What is a market garden? Definition and meaning

A Market Garden, also called a micro-farm, is a small plot of land – a very small farm – where fruits, vegetables, and flowers are grown and sold to the public. The crops are cash crops, i.e. grown for profit.

Market gardens are typically from one to a few acres in size. Many consist of large greenhouses or a combination of plants grown both indoors and outdoors.

Most market gardens grow and supply fresh produce through the local growing season. Unlike large-scale farms, they generally have a wide range of crops and are less industrially intensive, i.e. crops are picked or harvested using manual labor, with gardening rather than intensive farming techniques.

Market Garden
It is possible to earn a living with a market garden if you are willing to work hard. (Image: thedeliberateagrarian.blogspot.co.uk)

According to Cambridge Dictionaries Online, a market garden is:

“A ​small ​farm where ​fruit and ​vegetables are ​grown for ​selling to the ​public.”

A market garden is typically a family business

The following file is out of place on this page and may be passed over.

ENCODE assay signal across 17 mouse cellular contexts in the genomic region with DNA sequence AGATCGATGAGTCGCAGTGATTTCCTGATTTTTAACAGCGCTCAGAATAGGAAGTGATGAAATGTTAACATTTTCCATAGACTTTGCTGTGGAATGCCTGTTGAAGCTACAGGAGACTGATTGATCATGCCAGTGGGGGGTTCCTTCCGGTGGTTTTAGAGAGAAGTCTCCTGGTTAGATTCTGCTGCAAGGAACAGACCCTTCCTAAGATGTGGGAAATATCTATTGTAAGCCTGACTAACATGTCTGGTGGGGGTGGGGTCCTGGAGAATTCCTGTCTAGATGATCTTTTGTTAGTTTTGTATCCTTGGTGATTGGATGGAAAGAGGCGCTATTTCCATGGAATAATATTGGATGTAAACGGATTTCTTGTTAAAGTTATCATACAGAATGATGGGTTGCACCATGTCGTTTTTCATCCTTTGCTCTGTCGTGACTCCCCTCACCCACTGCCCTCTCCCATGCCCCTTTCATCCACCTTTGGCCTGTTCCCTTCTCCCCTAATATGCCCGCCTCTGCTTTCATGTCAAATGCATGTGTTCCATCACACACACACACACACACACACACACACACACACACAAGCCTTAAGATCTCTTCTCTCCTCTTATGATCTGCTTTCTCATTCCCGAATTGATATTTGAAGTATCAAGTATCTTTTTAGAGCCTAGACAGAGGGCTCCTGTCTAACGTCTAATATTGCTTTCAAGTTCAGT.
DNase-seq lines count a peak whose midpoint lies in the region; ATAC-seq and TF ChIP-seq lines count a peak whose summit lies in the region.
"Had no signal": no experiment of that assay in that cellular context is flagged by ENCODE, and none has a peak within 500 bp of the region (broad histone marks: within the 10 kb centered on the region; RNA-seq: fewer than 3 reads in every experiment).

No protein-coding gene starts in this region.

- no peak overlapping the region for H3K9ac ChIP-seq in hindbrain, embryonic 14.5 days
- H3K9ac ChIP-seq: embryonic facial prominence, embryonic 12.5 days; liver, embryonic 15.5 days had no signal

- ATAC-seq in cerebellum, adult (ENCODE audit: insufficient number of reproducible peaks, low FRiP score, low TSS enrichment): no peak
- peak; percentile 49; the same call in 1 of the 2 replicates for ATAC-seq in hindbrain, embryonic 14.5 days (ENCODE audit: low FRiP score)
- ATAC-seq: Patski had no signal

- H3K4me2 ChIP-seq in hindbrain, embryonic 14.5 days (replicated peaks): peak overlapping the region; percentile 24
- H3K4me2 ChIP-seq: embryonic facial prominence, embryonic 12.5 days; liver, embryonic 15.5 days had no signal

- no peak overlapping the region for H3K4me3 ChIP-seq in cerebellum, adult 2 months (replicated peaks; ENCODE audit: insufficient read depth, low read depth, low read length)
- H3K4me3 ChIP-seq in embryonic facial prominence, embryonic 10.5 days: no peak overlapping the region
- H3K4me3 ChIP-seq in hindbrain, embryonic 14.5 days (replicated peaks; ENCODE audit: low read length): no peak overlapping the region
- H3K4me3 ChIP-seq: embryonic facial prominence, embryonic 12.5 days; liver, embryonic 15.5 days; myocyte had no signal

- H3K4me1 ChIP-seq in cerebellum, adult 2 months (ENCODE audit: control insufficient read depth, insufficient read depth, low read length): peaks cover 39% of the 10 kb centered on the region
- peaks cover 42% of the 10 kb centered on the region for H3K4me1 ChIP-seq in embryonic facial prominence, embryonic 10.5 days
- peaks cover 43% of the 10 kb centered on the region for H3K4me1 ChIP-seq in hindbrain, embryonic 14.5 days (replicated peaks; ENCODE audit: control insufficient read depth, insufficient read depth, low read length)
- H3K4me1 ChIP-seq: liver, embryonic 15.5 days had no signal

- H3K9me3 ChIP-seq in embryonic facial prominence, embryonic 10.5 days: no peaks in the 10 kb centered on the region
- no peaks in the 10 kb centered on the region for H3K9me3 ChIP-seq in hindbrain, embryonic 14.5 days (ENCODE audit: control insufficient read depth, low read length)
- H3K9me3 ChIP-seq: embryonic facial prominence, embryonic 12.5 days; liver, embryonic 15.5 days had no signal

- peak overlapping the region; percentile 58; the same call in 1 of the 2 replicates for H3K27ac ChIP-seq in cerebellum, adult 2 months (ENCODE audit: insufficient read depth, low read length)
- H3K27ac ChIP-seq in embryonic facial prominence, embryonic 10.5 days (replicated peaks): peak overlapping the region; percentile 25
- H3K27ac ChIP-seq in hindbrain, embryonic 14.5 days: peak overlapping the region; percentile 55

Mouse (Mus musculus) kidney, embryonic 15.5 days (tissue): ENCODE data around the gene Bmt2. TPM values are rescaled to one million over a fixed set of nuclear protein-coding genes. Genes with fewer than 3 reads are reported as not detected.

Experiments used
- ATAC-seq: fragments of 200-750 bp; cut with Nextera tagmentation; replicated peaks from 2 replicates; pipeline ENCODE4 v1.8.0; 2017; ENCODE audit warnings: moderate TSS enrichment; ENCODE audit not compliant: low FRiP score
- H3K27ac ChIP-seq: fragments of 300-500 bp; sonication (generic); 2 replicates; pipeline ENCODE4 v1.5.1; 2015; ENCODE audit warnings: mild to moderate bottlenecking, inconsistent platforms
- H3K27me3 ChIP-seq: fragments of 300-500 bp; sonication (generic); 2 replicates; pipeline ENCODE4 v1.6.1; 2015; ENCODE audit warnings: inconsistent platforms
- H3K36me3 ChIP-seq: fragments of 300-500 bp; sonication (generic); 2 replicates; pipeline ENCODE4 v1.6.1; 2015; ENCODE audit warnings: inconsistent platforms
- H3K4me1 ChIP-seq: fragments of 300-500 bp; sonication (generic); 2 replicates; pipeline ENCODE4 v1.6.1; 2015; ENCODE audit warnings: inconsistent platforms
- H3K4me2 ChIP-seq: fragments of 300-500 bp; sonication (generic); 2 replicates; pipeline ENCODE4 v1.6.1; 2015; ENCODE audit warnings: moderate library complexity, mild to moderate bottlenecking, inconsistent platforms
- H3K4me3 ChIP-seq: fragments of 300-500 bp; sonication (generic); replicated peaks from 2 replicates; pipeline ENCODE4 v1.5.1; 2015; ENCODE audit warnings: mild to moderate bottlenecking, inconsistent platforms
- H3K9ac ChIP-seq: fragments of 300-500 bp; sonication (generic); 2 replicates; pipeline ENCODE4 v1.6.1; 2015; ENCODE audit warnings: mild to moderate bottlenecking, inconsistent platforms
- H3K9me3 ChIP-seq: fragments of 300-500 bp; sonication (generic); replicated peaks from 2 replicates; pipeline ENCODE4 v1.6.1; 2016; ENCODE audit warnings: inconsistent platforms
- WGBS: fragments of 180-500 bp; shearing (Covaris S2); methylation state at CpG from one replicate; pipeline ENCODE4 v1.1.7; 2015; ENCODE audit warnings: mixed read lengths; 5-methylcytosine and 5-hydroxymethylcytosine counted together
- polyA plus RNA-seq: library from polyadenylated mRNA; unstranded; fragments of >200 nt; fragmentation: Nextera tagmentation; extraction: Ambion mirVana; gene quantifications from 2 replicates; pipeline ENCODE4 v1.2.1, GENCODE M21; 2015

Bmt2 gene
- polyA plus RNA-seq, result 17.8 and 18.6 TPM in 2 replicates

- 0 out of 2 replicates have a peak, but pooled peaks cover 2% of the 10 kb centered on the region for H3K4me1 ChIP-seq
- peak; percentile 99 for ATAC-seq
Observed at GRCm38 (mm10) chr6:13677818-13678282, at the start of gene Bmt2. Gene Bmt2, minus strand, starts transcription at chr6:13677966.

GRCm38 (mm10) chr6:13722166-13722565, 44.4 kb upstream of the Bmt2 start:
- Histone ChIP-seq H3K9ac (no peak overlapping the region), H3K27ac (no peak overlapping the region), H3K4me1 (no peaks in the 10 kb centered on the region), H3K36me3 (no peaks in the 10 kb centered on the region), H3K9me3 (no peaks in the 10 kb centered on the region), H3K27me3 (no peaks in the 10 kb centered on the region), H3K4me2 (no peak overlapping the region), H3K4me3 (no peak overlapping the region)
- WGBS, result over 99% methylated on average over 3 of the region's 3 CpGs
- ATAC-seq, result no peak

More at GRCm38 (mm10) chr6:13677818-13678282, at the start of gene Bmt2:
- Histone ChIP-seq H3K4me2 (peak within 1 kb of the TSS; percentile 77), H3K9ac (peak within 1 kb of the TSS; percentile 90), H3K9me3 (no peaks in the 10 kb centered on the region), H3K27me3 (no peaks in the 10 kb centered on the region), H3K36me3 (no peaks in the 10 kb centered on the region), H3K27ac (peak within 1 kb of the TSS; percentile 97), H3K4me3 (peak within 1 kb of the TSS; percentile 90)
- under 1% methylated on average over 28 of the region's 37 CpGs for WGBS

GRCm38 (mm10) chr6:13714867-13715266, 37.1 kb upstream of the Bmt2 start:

Most of the work is done by the market gardener and his or her family. Some of the larger ones may take on temporary workers to pick fruit and perform other tasks.

Market gardeners sell their produce at farmer’s markets, small local grocery stores and restaurants. Larger ones also supply food cooperatives. Many have a shop or stall on their land and sell directly to customers. In the US, there are more than 300 food hubs that help farmers and market gardeners promote locally-grown products.

Consumers are attracted to this type of farming because they typically use traditional growing methods (organic). It is important to remember that unless the market garden clearly states its products are organic, they might not be.

Market gardens also contribute to community sustainability by providing local employment opportunities and fostering agricultural education through workshops and farm tours.